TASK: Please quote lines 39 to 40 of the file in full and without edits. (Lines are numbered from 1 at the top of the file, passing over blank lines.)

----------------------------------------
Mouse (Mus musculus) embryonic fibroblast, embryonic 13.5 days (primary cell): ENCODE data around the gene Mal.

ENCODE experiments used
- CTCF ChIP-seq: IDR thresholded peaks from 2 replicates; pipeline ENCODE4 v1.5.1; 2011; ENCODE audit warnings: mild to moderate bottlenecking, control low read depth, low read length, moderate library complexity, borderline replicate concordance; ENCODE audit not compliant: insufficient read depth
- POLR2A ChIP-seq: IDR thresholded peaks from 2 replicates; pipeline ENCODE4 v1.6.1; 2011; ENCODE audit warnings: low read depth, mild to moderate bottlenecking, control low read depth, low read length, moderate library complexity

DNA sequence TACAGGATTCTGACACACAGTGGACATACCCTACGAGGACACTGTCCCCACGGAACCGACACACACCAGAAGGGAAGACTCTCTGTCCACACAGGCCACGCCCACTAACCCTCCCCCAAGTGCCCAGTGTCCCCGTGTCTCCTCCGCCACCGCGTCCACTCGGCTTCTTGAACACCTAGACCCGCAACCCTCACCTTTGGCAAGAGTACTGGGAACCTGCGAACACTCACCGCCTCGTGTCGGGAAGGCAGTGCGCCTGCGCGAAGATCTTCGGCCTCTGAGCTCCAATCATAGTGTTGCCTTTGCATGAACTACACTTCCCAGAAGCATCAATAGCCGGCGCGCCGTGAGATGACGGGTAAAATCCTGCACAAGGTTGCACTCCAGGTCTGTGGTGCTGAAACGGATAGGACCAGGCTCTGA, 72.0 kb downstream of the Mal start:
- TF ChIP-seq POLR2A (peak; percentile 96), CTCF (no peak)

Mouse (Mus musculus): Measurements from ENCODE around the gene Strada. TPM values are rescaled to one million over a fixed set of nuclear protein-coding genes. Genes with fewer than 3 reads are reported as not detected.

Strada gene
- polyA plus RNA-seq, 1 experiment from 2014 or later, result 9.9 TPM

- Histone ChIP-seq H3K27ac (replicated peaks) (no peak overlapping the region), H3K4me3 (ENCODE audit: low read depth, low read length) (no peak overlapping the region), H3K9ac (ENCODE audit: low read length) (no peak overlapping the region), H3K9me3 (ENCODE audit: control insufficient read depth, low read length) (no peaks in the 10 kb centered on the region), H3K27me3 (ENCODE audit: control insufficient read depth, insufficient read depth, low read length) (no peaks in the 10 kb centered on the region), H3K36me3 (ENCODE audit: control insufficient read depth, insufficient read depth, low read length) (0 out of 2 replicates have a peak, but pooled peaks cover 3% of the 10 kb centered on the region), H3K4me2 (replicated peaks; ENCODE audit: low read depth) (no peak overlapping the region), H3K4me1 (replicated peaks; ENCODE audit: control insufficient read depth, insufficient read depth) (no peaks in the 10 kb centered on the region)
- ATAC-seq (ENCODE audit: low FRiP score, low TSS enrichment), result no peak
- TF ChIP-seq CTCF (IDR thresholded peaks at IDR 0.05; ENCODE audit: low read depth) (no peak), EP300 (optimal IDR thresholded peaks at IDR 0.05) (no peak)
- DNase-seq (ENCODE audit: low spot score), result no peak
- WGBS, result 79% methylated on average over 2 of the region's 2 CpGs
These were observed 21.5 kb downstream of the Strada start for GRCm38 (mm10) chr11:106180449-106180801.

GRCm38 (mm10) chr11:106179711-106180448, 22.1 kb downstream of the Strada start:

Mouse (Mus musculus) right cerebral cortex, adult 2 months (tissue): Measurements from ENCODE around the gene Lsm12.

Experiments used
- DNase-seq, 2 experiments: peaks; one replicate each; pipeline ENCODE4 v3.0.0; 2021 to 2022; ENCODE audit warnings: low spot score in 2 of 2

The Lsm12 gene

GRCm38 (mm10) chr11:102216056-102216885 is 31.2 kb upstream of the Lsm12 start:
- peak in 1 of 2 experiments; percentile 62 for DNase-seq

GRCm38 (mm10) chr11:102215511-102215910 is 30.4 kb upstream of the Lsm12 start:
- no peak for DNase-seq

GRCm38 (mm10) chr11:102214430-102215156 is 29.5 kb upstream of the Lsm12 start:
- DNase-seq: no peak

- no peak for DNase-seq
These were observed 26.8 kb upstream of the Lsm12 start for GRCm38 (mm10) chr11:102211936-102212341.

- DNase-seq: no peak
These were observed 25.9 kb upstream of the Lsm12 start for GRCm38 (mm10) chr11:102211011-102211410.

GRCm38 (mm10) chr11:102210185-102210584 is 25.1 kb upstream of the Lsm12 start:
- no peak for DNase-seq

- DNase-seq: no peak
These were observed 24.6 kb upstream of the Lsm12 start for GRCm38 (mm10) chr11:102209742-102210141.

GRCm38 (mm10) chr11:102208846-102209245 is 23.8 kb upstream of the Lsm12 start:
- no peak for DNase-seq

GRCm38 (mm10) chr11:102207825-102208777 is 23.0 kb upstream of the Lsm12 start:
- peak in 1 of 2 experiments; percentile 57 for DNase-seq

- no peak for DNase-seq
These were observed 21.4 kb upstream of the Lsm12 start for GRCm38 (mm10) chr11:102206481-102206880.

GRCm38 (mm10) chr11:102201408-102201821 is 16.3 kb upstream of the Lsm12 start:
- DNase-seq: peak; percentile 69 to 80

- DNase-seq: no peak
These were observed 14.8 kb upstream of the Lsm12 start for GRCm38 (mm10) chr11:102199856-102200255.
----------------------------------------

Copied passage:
- no peak for DNase-seq
These were observed 21.4 kb upstream of the Lsm12 start for GRCm38 (mm10) chr11:102206481-102206880.